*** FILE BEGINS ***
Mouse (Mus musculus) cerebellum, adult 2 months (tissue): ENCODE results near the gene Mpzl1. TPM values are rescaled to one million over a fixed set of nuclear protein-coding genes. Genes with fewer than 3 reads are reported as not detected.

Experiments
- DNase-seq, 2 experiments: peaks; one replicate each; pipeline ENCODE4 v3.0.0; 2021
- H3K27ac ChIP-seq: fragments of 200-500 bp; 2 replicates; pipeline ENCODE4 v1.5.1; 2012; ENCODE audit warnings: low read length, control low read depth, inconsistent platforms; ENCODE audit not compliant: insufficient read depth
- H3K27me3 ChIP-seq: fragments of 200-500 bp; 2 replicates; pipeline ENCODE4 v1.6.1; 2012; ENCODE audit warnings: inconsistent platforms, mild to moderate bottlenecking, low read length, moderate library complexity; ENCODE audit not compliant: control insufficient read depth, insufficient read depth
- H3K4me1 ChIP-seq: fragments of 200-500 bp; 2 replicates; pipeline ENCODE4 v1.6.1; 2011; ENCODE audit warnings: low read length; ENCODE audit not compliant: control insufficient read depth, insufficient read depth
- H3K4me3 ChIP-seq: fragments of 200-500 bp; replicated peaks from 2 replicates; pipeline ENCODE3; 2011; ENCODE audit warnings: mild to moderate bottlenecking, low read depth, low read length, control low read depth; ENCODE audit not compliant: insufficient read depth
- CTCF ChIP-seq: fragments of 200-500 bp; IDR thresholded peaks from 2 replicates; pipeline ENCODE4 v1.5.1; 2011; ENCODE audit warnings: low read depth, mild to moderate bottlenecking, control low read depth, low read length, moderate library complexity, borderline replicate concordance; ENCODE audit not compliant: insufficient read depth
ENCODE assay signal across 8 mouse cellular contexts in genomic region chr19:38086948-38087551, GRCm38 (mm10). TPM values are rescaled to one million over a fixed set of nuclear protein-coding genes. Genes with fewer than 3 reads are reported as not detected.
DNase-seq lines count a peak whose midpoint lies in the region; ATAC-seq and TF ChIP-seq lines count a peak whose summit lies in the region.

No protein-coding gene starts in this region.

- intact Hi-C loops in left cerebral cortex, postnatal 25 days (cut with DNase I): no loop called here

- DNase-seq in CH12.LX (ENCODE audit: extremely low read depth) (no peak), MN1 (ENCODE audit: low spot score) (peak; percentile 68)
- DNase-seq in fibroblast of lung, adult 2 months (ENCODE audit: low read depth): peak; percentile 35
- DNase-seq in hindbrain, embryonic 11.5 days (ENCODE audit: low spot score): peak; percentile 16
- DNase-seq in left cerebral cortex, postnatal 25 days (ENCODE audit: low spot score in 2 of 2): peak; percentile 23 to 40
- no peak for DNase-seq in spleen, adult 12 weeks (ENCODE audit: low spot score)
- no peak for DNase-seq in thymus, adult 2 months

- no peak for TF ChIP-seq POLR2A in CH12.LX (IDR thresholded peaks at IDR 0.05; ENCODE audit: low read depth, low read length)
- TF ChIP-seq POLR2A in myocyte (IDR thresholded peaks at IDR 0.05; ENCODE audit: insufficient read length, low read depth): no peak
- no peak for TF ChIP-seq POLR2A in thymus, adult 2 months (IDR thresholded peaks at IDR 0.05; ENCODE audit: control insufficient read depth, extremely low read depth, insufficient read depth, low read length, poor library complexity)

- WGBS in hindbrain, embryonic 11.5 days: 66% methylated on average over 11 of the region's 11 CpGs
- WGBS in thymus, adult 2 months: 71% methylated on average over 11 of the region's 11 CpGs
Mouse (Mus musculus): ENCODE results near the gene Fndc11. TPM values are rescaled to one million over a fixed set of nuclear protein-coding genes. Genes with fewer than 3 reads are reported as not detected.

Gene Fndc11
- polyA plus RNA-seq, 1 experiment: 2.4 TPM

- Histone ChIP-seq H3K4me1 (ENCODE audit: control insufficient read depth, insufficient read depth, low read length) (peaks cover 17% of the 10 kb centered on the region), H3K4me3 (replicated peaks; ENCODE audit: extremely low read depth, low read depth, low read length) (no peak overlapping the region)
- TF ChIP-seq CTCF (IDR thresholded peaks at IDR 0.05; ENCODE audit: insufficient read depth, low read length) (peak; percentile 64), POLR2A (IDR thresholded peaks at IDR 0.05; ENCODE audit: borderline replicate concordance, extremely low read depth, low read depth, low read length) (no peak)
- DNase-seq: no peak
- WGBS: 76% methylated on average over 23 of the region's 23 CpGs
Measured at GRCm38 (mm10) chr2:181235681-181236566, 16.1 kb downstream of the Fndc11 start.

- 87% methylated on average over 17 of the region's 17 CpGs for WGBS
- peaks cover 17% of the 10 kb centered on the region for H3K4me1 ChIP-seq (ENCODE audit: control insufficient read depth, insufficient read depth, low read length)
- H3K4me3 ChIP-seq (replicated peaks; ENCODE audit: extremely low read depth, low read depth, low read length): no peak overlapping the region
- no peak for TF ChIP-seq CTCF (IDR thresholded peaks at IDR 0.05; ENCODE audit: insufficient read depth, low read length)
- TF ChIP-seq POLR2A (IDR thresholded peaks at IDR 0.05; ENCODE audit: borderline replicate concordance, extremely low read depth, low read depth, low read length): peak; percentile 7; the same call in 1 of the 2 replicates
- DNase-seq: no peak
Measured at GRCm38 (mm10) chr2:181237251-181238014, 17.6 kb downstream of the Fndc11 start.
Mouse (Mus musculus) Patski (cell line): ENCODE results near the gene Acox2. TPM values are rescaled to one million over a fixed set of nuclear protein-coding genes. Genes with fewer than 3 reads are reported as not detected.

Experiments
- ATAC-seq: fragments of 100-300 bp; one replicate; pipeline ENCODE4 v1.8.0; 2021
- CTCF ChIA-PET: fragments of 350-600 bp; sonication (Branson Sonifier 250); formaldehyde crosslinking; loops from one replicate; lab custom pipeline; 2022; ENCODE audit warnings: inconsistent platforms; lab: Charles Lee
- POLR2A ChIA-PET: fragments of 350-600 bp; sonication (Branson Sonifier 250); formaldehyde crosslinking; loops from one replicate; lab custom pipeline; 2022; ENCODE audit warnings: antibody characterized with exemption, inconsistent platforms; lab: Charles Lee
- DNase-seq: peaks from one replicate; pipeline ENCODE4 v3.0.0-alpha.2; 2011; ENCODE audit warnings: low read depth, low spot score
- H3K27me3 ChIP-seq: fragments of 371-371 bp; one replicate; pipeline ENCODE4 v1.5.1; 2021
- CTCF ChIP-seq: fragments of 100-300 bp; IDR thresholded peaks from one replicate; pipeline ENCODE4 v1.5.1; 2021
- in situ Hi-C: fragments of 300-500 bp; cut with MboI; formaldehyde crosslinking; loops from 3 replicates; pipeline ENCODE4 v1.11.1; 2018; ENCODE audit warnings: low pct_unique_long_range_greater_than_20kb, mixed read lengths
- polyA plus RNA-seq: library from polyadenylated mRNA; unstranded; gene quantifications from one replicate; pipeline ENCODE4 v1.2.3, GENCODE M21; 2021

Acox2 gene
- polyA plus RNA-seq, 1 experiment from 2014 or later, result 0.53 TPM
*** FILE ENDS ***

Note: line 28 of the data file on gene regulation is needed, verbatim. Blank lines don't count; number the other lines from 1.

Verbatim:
- TF ChIP-seq CTCF (IDR thresholded peaks at IDR 0.05; ENCODE audit: insufficient read depth, low read length) (peak; percentile 64), POLR2A (IDR thresholded peaks at IDR 0.05; ENCODE audit: borderline replicate concordance, extremely low read depth, low read depth, low read length) (no peak)